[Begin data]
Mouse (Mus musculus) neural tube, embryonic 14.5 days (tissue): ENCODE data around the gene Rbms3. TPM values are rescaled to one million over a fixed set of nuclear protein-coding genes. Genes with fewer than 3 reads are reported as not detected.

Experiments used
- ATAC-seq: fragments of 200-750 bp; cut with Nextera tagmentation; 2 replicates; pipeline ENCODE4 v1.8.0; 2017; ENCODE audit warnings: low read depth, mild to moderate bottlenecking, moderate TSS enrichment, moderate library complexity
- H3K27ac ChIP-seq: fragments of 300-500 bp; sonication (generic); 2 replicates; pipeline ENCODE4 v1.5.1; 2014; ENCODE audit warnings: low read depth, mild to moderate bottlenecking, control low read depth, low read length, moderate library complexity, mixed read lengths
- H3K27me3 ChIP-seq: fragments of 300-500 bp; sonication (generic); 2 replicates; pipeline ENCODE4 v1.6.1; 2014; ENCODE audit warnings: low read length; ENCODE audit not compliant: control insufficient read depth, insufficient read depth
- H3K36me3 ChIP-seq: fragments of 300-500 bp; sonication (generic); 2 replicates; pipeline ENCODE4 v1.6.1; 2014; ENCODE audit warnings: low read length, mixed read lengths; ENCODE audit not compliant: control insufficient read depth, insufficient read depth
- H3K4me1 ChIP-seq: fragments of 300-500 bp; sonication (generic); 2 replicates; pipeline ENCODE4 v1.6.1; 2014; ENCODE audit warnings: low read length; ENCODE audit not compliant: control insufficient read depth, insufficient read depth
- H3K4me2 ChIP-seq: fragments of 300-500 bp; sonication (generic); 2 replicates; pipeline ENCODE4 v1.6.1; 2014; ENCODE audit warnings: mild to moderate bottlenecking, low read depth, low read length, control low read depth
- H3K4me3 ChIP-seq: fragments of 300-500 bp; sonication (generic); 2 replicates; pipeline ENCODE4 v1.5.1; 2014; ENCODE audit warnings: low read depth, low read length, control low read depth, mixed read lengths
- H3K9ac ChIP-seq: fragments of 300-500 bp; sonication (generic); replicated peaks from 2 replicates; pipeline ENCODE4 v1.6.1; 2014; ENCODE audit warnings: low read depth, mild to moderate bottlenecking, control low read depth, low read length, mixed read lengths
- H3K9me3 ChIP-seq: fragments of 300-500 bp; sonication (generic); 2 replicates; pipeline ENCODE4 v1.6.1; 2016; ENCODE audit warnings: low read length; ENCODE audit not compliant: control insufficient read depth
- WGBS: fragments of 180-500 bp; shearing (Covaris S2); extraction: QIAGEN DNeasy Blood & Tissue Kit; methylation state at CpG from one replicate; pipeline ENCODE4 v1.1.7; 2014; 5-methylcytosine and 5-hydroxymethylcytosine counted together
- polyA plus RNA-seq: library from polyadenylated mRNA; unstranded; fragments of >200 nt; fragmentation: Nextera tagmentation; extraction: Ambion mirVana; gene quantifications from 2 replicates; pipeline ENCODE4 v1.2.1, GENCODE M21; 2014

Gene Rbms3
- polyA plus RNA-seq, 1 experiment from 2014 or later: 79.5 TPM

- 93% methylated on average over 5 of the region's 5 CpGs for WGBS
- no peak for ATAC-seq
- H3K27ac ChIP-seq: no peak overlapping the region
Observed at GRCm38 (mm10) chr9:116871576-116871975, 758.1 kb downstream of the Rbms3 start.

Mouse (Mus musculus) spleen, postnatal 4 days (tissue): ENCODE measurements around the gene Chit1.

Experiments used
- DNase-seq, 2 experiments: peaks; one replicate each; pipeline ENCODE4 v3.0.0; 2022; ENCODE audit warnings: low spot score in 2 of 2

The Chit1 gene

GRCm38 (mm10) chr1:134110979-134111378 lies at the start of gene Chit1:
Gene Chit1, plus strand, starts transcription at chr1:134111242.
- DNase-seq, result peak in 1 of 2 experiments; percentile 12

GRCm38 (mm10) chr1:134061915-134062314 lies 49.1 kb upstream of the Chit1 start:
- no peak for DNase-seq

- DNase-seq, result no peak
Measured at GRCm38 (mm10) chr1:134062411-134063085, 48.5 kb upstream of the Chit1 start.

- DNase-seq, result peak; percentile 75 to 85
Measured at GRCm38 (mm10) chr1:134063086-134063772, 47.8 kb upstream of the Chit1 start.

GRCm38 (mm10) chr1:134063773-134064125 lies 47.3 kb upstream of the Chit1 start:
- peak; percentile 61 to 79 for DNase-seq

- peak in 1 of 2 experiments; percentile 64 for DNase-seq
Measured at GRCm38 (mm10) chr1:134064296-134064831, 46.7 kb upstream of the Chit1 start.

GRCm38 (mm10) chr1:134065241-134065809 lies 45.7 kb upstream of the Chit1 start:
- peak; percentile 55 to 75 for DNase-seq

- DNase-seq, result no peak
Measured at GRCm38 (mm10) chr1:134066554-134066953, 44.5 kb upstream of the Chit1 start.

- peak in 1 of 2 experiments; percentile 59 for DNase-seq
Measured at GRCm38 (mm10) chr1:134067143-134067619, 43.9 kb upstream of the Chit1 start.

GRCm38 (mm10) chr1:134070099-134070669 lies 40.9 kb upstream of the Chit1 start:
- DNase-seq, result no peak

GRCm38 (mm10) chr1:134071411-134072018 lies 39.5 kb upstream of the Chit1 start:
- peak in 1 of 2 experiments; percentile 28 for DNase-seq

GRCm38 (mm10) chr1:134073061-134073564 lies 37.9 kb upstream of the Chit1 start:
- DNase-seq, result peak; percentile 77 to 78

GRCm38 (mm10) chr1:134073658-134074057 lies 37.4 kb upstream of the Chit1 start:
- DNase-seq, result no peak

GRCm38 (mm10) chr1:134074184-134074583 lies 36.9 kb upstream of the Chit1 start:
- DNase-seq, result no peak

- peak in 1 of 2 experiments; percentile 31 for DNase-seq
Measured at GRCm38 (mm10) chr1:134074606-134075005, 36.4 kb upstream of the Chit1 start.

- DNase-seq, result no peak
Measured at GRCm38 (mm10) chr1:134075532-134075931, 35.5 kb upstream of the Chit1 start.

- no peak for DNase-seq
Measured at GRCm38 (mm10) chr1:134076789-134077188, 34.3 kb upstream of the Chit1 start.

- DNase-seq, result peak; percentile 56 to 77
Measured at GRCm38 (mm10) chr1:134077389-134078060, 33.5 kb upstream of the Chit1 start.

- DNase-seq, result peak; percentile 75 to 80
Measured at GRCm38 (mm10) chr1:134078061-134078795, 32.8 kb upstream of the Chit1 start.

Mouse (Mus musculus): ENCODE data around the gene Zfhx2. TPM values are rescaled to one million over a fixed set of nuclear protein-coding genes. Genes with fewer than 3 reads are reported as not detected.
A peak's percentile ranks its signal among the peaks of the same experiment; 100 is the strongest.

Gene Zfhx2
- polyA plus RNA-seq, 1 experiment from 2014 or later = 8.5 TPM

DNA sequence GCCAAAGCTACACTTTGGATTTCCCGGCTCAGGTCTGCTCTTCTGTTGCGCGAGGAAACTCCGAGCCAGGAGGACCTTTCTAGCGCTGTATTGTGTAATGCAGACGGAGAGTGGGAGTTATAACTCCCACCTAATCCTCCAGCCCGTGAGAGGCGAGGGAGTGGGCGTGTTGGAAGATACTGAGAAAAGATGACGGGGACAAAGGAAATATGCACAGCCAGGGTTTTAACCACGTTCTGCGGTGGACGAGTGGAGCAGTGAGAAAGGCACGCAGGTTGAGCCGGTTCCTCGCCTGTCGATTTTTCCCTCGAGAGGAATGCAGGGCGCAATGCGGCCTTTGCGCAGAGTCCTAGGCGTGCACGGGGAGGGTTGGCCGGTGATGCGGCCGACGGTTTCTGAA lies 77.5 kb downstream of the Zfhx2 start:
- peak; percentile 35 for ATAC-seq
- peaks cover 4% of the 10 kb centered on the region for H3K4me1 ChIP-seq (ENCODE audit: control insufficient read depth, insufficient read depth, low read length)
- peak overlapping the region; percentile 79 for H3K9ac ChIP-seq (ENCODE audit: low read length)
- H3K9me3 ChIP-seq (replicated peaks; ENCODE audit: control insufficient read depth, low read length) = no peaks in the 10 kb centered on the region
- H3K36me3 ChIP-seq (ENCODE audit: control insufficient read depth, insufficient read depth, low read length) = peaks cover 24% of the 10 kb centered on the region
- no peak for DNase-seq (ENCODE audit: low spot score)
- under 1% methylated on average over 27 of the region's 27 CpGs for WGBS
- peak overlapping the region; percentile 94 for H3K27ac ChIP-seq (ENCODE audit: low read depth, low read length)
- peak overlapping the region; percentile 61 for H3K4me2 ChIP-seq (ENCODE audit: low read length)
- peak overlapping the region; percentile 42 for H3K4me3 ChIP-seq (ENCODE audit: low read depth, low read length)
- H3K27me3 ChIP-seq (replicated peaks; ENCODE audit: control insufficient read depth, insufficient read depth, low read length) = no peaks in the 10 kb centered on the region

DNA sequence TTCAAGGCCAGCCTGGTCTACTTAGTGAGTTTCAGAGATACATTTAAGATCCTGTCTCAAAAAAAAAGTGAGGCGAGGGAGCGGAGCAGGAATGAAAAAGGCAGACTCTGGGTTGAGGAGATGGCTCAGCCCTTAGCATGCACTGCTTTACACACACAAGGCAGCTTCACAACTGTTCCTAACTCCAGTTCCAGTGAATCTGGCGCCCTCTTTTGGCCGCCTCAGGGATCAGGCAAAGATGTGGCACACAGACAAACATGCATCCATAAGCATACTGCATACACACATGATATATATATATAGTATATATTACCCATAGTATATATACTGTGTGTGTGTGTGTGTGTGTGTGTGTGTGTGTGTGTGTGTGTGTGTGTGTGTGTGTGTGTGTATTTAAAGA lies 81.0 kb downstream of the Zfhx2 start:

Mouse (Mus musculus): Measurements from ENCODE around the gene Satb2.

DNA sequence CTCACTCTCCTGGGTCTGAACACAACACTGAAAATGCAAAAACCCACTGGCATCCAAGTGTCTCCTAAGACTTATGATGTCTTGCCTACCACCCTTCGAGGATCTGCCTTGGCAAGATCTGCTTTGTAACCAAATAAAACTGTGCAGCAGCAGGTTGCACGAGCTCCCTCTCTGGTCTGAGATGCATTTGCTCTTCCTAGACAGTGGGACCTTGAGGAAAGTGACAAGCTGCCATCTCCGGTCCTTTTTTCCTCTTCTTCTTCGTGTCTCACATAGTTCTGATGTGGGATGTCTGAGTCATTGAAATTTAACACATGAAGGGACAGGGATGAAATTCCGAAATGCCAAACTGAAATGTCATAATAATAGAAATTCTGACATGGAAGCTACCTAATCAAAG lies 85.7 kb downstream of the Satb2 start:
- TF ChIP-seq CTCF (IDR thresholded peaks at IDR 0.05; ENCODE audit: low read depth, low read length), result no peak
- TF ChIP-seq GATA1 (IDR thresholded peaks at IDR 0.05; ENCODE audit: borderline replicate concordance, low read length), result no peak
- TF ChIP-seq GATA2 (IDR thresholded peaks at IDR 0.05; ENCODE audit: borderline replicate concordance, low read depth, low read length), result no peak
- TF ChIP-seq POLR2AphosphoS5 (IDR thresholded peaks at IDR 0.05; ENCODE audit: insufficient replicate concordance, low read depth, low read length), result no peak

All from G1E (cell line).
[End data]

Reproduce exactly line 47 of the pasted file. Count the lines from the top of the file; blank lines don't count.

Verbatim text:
GRCm38 (mm10) chr1:134073061-134073564 lies 37.9 kb upstream of the Chit1 start: